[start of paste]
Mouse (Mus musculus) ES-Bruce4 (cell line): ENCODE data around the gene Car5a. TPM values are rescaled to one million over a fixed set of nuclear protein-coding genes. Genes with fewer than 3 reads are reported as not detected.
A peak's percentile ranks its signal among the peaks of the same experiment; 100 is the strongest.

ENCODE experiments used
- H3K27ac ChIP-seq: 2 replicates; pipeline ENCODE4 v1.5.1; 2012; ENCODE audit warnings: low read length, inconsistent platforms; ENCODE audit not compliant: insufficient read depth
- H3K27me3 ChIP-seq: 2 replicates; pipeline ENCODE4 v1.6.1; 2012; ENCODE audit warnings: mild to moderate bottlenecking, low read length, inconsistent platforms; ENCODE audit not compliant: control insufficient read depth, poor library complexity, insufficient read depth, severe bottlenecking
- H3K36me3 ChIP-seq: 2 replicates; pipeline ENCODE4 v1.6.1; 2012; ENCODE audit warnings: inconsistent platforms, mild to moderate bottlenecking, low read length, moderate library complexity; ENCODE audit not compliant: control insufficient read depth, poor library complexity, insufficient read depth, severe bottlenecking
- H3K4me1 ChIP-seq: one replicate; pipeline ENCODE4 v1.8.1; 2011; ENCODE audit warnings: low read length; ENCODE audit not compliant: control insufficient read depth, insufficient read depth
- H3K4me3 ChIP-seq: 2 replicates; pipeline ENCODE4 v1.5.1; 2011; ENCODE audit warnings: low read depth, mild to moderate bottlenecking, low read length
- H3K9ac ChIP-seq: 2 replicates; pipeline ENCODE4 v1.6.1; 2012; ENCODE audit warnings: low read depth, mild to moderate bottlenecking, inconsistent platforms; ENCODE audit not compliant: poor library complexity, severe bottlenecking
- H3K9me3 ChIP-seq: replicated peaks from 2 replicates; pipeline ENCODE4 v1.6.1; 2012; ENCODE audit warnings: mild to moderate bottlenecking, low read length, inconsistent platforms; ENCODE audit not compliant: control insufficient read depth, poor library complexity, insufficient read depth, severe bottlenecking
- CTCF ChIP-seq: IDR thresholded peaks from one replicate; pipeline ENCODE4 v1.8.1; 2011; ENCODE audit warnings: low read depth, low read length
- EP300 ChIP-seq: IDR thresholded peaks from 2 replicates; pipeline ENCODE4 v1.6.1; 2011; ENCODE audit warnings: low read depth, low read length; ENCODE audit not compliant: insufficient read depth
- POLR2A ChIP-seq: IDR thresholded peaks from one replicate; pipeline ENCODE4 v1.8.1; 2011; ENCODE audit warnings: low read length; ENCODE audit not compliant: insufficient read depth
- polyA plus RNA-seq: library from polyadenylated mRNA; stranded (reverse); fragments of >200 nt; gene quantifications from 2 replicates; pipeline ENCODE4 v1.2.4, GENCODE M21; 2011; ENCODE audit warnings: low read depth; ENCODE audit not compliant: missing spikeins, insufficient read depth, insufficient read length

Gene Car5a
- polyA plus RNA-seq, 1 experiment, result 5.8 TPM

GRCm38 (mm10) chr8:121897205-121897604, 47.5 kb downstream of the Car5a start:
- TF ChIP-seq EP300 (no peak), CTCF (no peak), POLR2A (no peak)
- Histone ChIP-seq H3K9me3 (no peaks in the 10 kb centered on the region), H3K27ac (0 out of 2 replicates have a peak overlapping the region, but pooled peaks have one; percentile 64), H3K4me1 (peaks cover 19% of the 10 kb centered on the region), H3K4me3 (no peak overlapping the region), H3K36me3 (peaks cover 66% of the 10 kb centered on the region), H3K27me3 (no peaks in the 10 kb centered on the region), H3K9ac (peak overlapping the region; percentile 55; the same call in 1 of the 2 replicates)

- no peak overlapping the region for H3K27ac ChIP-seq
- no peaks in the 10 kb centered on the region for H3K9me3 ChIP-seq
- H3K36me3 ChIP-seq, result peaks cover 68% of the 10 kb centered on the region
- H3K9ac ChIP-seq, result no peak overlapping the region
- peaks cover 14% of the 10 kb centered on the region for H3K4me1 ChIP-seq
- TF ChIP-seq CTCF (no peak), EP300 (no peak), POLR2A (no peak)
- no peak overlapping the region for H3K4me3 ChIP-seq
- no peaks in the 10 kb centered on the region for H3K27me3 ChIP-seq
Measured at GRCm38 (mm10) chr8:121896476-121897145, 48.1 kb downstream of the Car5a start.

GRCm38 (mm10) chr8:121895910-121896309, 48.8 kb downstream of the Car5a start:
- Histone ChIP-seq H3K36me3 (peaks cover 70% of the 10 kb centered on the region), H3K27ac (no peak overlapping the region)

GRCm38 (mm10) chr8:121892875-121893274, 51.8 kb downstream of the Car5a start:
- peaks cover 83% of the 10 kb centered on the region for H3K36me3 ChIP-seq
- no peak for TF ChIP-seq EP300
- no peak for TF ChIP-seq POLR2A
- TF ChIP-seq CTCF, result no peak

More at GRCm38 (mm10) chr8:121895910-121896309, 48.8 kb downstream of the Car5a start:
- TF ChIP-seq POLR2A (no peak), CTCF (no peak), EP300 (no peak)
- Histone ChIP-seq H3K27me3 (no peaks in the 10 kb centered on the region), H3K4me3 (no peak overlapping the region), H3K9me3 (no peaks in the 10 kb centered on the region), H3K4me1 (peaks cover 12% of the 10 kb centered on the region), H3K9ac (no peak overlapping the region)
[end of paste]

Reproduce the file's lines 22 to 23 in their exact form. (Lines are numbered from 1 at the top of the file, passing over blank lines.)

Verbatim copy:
- H3K36me3 ChIP-seq, result peaks cover 68% of the 10 kb centered on the region
- H3K9ac ChIP-seq, result no peak overlapping the region